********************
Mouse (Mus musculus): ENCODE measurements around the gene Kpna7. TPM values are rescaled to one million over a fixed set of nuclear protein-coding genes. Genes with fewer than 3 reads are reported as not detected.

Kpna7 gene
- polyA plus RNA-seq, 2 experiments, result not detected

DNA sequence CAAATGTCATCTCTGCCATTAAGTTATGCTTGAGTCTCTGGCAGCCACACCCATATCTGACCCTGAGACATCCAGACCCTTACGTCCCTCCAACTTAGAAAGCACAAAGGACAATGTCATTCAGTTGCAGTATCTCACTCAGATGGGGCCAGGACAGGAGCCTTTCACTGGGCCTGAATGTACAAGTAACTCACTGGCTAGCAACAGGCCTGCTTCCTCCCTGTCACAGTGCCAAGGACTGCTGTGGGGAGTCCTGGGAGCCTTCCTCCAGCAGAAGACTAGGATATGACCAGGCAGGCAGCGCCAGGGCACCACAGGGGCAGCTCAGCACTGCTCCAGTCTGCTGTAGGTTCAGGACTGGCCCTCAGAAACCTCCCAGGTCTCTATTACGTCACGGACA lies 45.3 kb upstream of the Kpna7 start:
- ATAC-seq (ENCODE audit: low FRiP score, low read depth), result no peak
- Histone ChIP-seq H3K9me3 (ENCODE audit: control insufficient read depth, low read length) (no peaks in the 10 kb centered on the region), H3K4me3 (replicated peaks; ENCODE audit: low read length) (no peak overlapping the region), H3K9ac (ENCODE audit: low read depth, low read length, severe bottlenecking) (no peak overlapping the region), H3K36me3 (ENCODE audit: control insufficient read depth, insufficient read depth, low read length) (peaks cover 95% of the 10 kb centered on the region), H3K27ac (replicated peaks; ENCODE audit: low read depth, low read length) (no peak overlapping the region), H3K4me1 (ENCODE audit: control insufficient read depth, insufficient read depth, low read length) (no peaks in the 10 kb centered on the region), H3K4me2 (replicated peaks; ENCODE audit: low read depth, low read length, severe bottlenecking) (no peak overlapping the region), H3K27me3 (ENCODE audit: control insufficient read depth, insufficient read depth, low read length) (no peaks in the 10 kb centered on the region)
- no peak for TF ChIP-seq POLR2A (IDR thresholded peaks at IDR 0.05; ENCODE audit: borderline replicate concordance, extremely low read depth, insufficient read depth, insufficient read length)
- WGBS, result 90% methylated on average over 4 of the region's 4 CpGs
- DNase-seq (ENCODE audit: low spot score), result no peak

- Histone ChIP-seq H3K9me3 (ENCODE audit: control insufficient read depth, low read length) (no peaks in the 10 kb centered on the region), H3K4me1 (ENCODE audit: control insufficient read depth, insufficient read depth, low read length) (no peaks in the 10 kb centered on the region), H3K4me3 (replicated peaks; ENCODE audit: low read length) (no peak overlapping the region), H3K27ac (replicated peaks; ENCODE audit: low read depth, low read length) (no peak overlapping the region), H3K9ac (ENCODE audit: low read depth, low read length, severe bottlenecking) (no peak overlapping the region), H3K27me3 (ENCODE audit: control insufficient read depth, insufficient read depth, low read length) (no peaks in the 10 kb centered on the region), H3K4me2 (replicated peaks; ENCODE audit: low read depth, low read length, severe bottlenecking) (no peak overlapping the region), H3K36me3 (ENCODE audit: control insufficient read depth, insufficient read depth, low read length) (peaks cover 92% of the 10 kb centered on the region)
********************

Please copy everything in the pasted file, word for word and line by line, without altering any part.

Mouse (Mus musculus): ENCODE measurements around the gene Kpna7. TPM values are rescaled to one million over a fixed set of nuclear protein-coding genes. Genes with fewer than 3 reads are reported as not detected.

Kpna7 gene
- polyA plus RNA-seq, 2 experiments, result not detected

DNA sequence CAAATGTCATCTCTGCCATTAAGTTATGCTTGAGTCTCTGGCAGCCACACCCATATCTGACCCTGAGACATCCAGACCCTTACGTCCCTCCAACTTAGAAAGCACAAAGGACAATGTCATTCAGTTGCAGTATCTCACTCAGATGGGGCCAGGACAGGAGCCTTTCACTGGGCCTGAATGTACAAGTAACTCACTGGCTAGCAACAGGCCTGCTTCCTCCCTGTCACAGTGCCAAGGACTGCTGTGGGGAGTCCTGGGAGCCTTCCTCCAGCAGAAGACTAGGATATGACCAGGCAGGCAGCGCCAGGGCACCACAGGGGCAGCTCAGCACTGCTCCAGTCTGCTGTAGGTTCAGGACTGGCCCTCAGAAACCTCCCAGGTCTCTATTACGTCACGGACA lies 45.3 kb upstream of the Kpna7 start:
- ATAC-seq (ENCODE audit: low FRiP score, low read depth), result no peak
- Histone ChIP-seq H3K9me3 (ENCODE audit: control insufficient read depth, low read length) (no peaks in the 10 kb centered on the region), H3K4me3 (replicated peaks; ENCODE audit: low read length) (no peak overlapping the region), H3K9ac (ENCODE audit: low read depth, low read length, severe bottlenecking) (no peak overlapping the region), H3K36me3 (ENCODE audit: control insufficient read depth, insufficient read depth, low read length) (peaks cover 95% of the 10 kb centered on the region), H3K27ac (replicated peaks; ENCODE audit: low read depth, low read length) (no peak overlapping the region), H3K4me1 (ENCODE audit: control insufficient read depth, insufficient read depth, low read length) (no peaks in the 10 kb centered on the region), H3K4me2 (replicated peaks; ENCODE audit: low read depth, low read length, severe bottlenecking) (no peak overlapping the region), H3K27me3 (ENCODE audit: control insufficient read depth, insufficient read depth, low read length) (no peaks in the 10 kb centered on the region)
- no peak for TF ChIP-seq POLR2A (IDR thresholded peaks at IDR 0.05; ENCODE audit: borderline replicate concordance, extremely low read depth, insufficient read depth, insufficient read length)
- WGBS, result 90% methylated on average over 4 of the region's 4 CpGs
- DNase-seq (ENCODE audit: low spot score), result no peak

- Histone ChIP-seq H3K9me3 (ENCODE audit: control insufficient read depth, low read length) (no peaks in the 10 kb centered on the region), H3K4me1 (ENCODE audit: control insufficient read depth, insufficient read depth, low read length) (no peaks in the 10 kb centered on the region), H3K4me3 (replicated peaks; ENCODE audit: low read length) (no peak overlapping the region), H3K27ac (replicated peaks; ENCODE audit: low read depth, low read length) (no peak overlapping the region), H3K9ac (ENCODE audit: low read depth, low read length, severe bottlenecking) (no peak overlapping the region), H3K27me3 (ENCODE audit: control insufficient read depth, insufficient read depth, low read length) (no peaks in the 10 kb centered on the region), H3K4me2 (replicated peaks; ENCODE audit: low read depth, low read length, severe bottlenecking) (no peak overlapping the region), H3K36me3 (ENCODE audit: control insufficient read depth, insufficient read depth, low read length) (peaks cover 92% of the 10 kb centered on the region)